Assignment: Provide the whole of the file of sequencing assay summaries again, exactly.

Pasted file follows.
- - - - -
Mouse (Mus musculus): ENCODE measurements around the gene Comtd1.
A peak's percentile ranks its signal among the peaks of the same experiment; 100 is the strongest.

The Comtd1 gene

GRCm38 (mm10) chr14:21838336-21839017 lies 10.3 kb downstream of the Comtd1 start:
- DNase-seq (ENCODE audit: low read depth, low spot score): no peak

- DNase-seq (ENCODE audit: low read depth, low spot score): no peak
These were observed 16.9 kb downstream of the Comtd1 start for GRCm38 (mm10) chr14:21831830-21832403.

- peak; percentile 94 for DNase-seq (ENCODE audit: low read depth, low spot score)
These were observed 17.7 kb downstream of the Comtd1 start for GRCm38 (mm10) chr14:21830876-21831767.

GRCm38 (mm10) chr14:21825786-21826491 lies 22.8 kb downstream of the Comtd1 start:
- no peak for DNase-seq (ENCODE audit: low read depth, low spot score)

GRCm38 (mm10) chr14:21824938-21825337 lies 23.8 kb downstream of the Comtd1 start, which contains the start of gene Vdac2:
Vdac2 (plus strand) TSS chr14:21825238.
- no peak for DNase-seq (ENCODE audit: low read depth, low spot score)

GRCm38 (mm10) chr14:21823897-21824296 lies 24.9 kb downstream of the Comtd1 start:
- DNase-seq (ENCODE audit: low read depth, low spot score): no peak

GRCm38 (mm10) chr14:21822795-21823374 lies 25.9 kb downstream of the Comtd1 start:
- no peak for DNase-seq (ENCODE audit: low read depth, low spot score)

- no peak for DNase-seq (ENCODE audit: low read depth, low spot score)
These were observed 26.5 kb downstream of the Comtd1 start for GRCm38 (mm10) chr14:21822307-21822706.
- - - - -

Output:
Mouse (Mus musculus): ENCODE measurements around the gene Comtd1.
A peak's percentile ranks its signal among the peaks of the same experiment; 100 is the strongest.

The Comtd1 gene

GRCm38 (mm10) chr14:21838336-21839017 lies 10.3 kb downstream of the Comtd1 start:
- DNase-seq (ENCODE audit: low read depth, low spot score): no peak

- DNase-seq (ENCODE audit: low read depth, low spot score): no peak
These were observed 16.9 kb downstream of the Comtd1 start for GRCm38 (mm10) chr14:21831830-21832403.

- peak; percentile 94 for DNase-seq (ENCODE audit: low read depth, low spot score)
These were observed 17.7 kb downstream of the Comtd1 start for GRCm38 (mm10) chr14:21830876-21831767.

GRCm38 (mm10) chr14:21825786-21826491 lies 22.8 kb downstream of the Comtd1 start:
- no peak for DNase-seq (ENCODE audit: low read depth, low spot score)

GRCm38 (mm10) chr14:21824938-21825337 lies 23.8 kb downstream of the Comtd1 start, which contains the start of gene Vdac2:
Vdac2 (plus strand) TSS chr14:21825238.
- no peak for DNase-seq (ENCODE audit: low read depth, low spot score)

GRCm38 (mm10) chr14:21823897-21824296 lies 24.9 kb downstream of the Comtd1 start:
- DNase-seq (ENCODE audit: low read depth, low spot score): no peak

GRCm38 (mm10) chr14:21822795-21823374 lies 25.9 kb downstream of the Comtd1 start:
- no peak for DNase-seq (ENCODE audit: low read depth, low spot score)

- no peak for DNase-seq (ENCODE audit: low read depth, low spot score)
These were observed 26.5 kb downstream of the Comtd1 start for GRCm38 (mm10) chr14:21822307-21822706.